The end of the Cold War laid bare, and in some cases rekindled, long-existing conflicts rooted in racial, ethnic, and religious differences. At the heart of many of these conflicts, from the Balkans to Russia to China to Indonesia to Africa and most recently in Myanmar, is religious identity. Sometimes they involve persecuted minorities. Sometimes the involve fighting within a religion, as when Sunni fight Shia. Sometimes they involve terrorism and false claims that the killing of innocent civilians, even others of the same religion, is sanctioned by God or a prophet.
Of course, the conflict with the most profound consequences beyond its borders is the long dispute between Jewish Israelis and Muslim Palestinians and their Arab supporters. It echoes across the world. It is at the root of how Jews and Muslims understand and misunderstand each other in the United States.
As president, I worked for a just and lasting peace in the Middle East to create a Palestinian state in the West Bank and Gaza, used the power of the United States to stop the oppression and slaughter of Muslims in Bosnia and Kosovo, and engaged in regular consultations with Muslim Americans on a wide range of issues. I also worked hard to prevent terrorist attacks on the United States and other nations. Many attacks were thwarted, both before and after I left office, but not at our embassies in Kenya and Tanzania in 1998, or the USS Cole in Yemen in 2000.
After 9/11, the wars in Iraq and Afghanistan, and dozens of terrorist acts across the world—most recently the Boston Marathon bombings—it is tempting to say this is an unsolvable conflict, a clash of civilizations that cannot be defused. Of course, this overlooks the fact that the vast majority of Muslims in the United States and elsewhere are law-abiding, peace-loving, hard-working people who want to live in harmony with both their neighbors and their faith. The situation is not hopeless.
For the last several years, my daughter, Chelsea, has served as cochair of the advisory board for the Of Many Institute, the largest interfaith student group in the United States, at New York University. Led by
Rabbi Yehuda Sarna and Imam Khalid Latif, these students live, talk, and do service projects together. NYU also offers a minor in interfaith leadership.
Still, there are too few people committed to reconciliation through honest dialogue. That’s why the efforts of Rabbi Marc Schneier and Imam Shamsi Ali to bring Jews and Muslims together, not only in the United States but also in Europe and the Middle East, are so important. Like true friends, they honestly face issues that divide Jews and Muslims, as well as what unites them as “sons of Abraham.” They not only talk the talk, they walk the walk. And their personal friendship is a poignant example of what is possible among people of deep faith and goodwill.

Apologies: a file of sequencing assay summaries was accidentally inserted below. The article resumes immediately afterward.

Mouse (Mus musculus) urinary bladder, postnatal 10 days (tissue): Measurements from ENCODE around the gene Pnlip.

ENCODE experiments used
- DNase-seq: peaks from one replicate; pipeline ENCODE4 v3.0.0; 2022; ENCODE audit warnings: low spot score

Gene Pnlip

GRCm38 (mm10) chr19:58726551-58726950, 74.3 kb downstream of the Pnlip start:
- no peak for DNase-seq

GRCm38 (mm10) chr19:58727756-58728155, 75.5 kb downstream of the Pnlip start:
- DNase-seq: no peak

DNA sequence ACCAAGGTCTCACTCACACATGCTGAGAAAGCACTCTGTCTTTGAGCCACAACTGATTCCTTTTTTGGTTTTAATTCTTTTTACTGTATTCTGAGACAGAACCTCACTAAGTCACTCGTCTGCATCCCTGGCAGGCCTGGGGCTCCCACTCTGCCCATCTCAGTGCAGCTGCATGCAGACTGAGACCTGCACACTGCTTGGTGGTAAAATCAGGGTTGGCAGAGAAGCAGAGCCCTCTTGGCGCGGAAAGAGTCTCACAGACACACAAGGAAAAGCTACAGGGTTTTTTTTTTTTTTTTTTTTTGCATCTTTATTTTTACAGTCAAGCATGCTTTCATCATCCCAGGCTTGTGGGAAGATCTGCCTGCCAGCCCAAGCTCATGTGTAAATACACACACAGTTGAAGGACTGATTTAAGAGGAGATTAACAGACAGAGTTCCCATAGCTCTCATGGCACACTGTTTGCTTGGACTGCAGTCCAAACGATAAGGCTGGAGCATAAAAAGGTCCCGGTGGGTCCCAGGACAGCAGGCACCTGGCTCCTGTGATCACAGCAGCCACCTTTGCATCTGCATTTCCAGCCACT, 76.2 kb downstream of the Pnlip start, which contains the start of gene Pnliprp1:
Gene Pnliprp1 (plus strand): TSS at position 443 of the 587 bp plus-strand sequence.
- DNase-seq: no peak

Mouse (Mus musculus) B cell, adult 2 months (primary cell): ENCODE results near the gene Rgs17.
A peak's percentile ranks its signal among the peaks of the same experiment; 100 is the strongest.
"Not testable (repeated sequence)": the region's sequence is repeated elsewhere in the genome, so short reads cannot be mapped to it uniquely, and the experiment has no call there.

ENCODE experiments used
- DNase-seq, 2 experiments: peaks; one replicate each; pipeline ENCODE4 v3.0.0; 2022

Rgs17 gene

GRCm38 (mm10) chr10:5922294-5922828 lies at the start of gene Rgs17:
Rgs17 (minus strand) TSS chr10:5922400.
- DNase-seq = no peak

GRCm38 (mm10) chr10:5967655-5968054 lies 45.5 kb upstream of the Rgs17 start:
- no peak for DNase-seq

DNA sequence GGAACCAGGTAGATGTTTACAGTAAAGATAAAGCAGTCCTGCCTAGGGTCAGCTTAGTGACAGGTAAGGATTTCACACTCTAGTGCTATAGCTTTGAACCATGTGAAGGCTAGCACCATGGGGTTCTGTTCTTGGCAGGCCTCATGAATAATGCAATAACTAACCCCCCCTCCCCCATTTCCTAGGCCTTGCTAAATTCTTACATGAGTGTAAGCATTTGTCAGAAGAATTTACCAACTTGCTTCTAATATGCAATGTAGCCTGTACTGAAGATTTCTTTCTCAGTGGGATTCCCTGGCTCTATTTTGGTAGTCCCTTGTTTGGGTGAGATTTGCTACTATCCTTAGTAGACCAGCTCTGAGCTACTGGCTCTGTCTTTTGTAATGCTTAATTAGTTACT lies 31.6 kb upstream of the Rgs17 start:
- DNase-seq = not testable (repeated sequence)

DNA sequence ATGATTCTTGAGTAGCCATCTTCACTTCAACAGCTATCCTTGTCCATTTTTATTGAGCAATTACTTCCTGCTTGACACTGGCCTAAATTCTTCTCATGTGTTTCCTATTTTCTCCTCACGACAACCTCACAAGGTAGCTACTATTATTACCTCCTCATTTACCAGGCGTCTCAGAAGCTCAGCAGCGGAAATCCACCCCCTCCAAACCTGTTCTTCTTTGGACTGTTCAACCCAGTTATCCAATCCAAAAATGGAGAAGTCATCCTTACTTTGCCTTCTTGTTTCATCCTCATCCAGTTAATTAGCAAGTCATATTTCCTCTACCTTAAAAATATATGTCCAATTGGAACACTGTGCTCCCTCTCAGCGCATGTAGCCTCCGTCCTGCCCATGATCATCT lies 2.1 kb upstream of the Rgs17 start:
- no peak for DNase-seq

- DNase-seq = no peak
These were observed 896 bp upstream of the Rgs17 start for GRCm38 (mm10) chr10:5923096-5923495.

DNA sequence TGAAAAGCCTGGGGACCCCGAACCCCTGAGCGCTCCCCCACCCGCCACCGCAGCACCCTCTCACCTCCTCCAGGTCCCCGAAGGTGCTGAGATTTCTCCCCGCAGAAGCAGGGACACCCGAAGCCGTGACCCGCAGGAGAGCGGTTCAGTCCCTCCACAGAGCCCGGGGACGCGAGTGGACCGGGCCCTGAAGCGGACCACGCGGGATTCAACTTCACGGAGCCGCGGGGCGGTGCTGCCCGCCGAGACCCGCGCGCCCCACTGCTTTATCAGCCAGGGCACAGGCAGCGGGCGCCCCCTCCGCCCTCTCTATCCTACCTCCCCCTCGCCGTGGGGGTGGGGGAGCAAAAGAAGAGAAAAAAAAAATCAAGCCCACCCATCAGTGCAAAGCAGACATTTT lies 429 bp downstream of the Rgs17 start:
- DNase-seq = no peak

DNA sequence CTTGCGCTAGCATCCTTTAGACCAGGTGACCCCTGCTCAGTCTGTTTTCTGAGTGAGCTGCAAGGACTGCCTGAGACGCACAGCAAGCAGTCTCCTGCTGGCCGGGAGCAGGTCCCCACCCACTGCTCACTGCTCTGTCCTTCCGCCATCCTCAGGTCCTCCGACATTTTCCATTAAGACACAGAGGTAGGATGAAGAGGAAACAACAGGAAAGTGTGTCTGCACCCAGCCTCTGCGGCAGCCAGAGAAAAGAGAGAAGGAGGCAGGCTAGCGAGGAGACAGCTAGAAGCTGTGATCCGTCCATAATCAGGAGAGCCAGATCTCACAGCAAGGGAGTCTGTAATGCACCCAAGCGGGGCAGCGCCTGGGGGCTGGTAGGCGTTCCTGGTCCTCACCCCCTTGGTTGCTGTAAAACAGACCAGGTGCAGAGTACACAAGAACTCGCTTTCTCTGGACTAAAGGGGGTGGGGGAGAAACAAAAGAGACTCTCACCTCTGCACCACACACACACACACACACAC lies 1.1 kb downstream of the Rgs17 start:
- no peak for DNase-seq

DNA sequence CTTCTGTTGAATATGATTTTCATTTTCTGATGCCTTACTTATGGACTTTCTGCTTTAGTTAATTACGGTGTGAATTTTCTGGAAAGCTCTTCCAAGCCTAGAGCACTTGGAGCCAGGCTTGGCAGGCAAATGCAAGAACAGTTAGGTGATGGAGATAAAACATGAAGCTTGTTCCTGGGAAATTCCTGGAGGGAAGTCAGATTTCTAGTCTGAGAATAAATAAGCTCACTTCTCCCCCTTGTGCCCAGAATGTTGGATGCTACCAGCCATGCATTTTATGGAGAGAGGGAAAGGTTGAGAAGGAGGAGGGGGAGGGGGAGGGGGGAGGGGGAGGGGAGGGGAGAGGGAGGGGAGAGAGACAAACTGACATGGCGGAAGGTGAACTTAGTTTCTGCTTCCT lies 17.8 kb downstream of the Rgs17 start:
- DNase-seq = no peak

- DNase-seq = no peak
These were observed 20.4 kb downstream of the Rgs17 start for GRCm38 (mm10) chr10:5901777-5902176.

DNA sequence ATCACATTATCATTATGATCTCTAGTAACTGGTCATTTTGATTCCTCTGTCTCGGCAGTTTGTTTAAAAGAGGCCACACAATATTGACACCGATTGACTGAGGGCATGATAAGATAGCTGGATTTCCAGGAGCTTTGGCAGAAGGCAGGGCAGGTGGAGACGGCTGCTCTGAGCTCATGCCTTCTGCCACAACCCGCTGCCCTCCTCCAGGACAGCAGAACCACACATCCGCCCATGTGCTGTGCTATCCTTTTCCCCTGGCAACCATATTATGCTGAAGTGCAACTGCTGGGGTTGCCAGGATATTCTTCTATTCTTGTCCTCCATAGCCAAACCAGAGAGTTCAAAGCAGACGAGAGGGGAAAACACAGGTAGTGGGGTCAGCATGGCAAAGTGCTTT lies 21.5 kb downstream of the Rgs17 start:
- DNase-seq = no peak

I have been inspired by their example, and I hope you will be, too, as you read this important book.
President Bill Clinton
On the weekend before Thanksgiving 2012, in principle a time to celebrate fellowship, the news of Muslim and Jewish interaction was a depressingly familiar tale of bloodshed and wrath. Israel and Hamas were in the midst of an eight-day confrontation that would ultimately claim nearly one hundred sixty lives. Israel had assassinated a terrorist leader in Gaza several days earlier, Hamas had responded by launching lethal rockets into the civilian areas of Israeli cities, and Israel’s retaliatory bombing had killed innocent Palestinians as well as armed militants. In their intractable enmity, the two sides not only seemed bound to endlessly make war on one another but also to irreparably poison relations between Muslims and Jews throughout the world.
Certainly, the toxin was already loose in the United States. The nation had just concluded a presidential campaign in which Jewish voters were implored to choose the Republican, Mitt Romney, who accused Barack Obama of having “thrown Israel under the bus.” While this strategy did not work, or at least not well enough for Romney to win, it compounded the divisive mood in the country. During Romney’s drive toward the GOP nomination, several of his challengers for the nomination outdid themselves trying to be the most anti-Muslim—one promising never to have a Muslim in his Cabinet, another flourishing the canard that Muslims want to install Shari’a religious law, a third claiming that the Muslim Brotherhood had insinuated itself into the State Department. Well before the 2012 election had even begun in earnest, a congressional committee had conducted hearings on supposed Muslim subversion. In all of these demagogic episodes, American Jews were being asked implicitly or explicitly to take sides against American Muslims.
Yet on that same weekend before Thanksgiving, the members of a Jewish temple and Muslim mosque on Long Island came together to donate blankets, clothing, and food to the thousands of people uprooted by Hurricane Sandy. In Denver, Jewish and Muslim volunteers made a thousand peanut butter sandwiches to feed homeless and hungry people on the street. In suburban Detroit, young men, both Muslim and Jewish, played pickup basketball and then talked together about ways to improve the city. Just outside Washington, DC, Muslim and Jewish teenagers cleared debris and put down mulch in a park, then socialized over pizza. In the Bay Area of northern California, young professionals from Jewish and Muslim communities jointly discussed each religion’s teachings on business ethics.